Costa Rica is known for its numerous natural treasures and a diverse animal world. If you want to do a “cultural and city trip”, Costa Rica will certainly not be the first choice when it comes to a dream vacation. Although Costa Rica has a vibrant metropolis with the capital San José, where the nightlife hardly stands still, the small country is not known for cultural beauties and lively city life.
If you are looking for a nature experience with Costa Rican flair you will find a few smaller towns in addition to San José that are worth visiting. The towns of Limón and Puerto Viejo de Talamanca on the Caribbean coast are the complete opposite of the hustled lifestyle. Hardly a day there and you will find yourself adapting to the leisurely pace wishing for more time.
In the highlands of Costa Rica you can also visit a few of the indigenous people in their villages. Many still live very traditionally with old rites and customs. Anyone interested in Costa Rican culture should plan a stop here to visit with the indigenous people.
Alajuela is the second largest city in Costa Rica and the capital of the Alajuela province. Due to the plethora of mango trees in the city park, Alajuela is sometimes called the “city of mangoes”. The Parque Central is the right place to relax, eat an ice cream or just take in the surroundings.
At the edge of the park in the former city prison is the Juan Santamaria Culture and History Museum. Ex-presidents Tomas Guardia and Leon Cortes Castro are buried in a cathedral on the east side of the park. Juan Santamaria Park features a bronze statue dedicated to Alajuela national hero Juan Santamaria. He is known for his brave deed in 1856 when Nashville, Tennessee native William Walker led an army from Nicaragua into Guanacaste. There, the attackers were surprised by then Costa Rican President Mora and his 9,000-strong army. The army surrounded Walker and his men in a wooden fort (La Casona in modern-day Guanacaste) in Nicaragua. The drummer Juan Santamaria set a fire there, but was killed in the process. Nonetheless, this brave act succeeded in driving out William Walker and his army. In addition to the statue, a holiday was also dedicated to the national hero, the Día de Juan Santamaria on April 11th. This day is celebrated primarily in Alajuela, with music, dancing and parades.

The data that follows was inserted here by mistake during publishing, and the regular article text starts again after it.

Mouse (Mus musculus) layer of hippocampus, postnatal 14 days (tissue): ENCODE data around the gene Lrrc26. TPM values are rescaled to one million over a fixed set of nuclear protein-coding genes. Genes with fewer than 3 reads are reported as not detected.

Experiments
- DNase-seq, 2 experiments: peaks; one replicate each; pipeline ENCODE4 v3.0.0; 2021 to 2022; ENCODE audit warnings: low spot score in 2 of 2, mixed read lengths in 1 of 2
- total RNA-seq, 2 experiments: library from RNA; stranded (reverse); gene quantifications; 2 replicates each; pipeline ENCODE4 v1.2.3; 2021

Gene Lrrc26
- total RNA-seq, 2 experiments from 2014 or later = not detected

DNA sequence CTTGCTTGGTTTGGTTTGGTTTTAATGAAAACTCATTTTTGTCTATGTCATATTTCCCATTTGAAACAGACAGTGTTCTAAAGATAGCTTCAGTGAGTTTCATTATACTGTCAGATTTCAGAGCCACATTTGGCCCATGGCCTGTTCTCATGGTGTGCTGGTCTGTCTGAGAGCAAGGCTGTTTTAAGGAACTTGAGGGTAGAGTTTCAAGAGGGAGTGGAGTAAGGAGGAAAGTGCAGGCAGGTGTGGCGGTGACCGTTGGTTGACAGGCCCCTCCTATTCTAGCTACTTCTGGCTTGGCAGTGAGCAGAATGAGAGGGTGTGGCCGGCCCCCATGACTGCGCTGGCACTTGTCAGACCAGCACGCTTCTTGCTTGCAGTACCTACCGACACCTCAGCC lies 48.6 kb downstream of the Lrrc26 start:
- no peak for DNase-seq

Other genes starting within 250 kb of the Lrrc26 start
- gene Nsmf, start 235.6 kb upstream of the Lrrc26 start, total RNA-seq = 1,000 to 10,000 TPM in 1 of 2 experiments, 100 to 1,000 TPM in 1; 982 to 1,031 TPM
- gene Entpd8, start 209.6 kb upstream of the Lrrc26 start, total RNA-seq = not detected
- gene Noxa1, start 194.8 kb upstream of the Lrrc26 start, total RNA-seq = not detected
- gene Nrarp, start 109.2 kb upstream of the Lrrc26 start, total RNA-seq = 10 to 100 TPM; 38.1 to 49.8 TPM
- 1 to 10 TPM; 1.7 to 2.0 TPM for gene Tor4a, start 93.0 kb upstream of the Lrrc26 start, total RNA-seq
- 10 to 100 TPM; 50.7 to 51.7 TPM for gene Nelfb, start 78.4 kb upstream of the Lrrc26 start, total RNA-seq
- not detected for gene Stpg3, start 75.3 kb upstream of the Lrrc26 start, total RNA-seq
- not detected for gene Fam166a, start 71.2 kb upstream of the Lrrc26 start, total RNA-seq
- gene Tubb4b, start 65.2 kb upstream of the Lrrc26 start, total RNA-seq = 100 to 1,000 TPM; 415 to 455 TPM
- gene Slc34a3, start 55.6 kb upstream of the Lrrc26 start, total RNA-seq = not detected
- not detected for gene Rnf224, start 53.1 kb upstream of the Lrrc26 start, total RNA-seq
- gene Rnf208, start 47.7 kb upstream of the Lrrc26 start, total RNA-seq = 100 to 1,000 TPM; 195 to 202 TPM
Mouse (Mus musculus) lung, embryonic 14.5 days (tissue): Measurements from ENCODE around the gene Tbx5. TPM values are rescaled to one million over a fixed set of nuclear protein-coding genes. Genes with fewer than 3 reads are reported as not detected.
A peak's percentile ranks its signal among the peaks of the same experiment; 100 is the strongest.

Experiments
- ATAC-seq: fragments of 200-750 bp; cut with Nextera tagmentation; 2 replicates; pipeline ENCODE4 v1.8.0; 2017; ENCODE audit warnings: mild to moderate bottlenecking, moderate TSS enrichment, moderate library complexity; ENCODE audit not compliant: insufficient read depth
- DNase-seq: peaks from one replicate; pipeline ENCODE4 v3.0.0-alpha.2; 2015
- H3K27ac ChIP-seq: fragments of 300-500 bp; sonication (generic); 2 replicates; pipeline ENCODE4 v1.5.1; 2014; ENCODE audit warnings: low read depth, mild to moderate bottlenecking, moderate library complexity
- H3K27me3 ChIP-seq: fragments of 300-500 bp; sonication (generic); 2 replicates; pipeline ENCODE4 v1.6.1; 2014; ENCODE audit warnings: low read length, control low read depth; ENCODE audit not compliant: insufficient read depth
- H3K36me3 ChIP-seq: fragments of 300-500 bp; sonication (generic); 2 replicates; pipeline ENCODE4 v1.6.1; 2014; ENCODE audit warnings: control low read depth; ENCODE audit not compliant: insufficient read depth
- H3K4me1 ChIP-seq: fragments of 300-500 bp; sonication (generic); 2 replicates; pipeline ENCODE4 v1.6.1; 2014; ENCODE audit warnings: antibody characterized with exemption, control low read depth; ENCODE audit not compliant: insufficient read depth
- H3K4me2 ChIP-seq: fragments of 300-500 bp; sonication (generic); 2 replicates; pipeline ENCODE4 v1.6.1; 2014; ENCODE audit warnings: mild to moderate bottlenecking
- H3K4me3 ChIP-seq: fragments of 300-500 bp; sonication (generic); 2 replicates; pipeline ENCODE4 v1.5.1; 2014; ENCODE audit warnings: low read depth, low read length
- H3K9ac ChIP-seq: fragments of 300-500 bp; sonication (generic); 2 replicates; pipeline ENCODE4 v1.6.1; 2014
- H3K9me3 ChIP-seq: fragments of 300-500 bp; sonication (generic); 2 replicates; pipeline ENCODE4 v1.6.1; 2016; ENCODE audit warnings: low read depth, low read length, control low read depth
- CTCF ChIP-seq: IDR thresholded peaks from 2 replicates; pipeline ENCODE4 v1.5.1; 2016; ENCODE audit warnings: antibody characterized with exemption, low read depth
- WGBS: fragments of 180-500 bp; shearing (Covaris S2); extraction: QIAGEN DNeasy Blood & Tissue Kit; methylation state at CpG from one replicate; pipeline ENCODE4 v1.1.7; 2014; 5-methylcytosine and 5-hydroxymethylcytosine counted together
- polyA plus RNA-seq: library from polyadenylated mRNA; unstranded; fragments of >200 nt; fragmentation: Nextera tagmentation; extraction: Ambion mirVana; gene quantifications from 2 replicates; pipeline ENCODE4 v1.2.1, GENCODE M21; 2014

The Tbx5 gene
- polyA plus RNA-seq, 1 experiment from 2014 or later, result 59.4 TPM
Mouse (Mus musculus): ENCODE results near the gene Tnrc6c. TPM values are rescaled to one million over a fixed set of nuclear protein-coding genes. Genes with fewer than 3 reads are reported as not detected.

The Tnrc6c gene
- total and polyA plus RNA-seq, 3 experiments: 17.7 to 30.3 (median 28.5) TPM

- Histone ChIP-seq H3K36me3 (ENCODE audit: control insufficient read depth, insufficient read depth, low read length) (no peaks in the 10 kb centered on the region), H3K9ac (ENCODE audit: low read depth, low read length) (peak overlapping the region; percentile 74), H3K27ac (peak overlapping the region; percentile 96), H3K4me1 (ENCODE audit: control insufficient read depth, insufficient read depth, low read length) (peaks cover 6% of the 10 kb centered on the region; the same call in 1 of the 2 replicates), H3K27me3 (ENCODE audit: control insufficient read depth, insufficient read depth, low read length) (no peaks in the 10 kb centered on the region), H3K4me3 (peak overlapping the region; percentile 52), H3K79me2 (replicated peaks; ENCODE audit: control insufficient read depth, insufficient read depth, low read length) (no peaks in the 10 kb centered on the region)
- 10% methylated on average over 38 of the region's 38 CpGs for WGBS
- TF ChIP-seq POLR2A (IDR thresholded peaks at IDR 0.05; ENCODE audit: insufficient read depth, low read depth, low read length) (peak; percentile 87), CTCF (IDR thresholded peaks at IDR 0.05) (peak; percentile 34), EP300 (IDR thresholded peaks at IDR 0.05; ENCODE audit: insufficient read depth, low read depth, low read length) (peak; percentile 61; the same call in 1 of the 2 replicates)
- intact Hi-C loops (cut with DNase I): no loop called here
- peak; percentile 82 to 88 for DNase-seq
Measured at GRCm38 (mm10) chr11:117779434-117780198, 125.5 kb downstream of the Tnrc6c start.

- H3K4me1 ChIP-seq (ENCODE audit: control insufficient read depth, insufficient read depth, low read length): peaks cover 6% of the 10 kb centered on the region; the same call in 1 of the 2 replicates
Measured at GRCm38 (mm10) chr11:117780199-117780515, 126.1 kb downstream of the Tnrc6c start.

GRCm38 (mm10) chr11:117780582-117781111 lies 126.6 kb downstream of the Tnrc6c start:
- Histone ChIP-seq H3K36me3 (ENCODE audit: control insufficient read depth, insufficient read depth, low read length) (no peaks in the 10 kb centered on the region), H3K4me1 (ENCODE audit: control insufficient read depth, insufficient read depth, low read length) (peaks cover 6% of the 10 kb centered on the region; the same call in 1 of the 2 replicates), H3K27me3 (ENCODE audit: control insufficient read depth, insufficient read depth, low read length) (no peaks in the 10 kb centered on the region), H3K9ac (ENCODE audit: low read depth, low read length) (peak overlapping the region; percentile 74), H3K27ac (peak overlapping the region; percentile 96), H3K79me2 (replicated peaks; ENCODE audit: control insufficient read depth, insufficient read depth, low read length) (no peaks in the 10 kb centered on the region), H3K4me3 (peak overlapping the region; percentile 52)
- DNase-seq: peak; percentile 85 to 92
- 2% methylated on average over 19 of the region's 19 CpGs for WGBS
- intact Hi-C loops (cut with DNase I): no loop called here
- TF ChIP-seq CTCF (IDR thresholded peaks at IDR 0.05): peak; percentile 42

Aguas Zarcas is located at the foot of the central Cordillera Central mountain range and belongs to the canton of San Carlos, which belongs to the province of Alajuela. This place whose name comes from the hot mineral-rich springs is ideal for a wellness holiday. Here you can indulge yourself with massages, mud packs and aromatherapy in various thermal baths. Particularly popular is swimming in the hot springs, many of which are located in the forest where one can relax amidst tropical plants until late in the evening when the jungle is dimly lit. Aguas Zarcas also offers a lot for the more active people. The area can be explored on horseback or you can have fun with a canopy tour.
Most of the residents of Aguas Zarca live off agriculture and the city is still almost untouched in terms of tourism. It is well suited as a stopover on the way to or from the Arenal Volcano, but also for a longer stay. From here, the southern Juan Castro Blanco National Park is very easy to reach.
Cañas is located in the province of Guanacaste, just off the Interamericana. In the village there are several accommodations, bars and restaurants. The Rio Cañas, on whose banks the sugar cane (Cañas) grows, runs right through the town.
West of Cañas flows the Rio Corobici, a river about 40 km long that empties into the Gulf of Nicoya. The river got its name from Indian people who settled there in the early colonial period. The Rio Corobici offers optimal conditions for simple rubber dinghy and kayak tours . Such tours offer many opportunities to view the fascinating animal and plant world. Cañas is an ideal stopover on the way to northern Costa Rica and is a good starting point for tours to Palo Verde National Park. Lake Arenal is also in the vicinity. Most of the residents of the place live off rice and sugarcane cultivation or animal husbandry.
Cartago is the oldest city in Costa Rica and was also the capital until 1823. Cartago was founded in 1563 by Spanish governor Juan Vasquez de Coronado as the first Spanish settlement in what is now Costa Rica.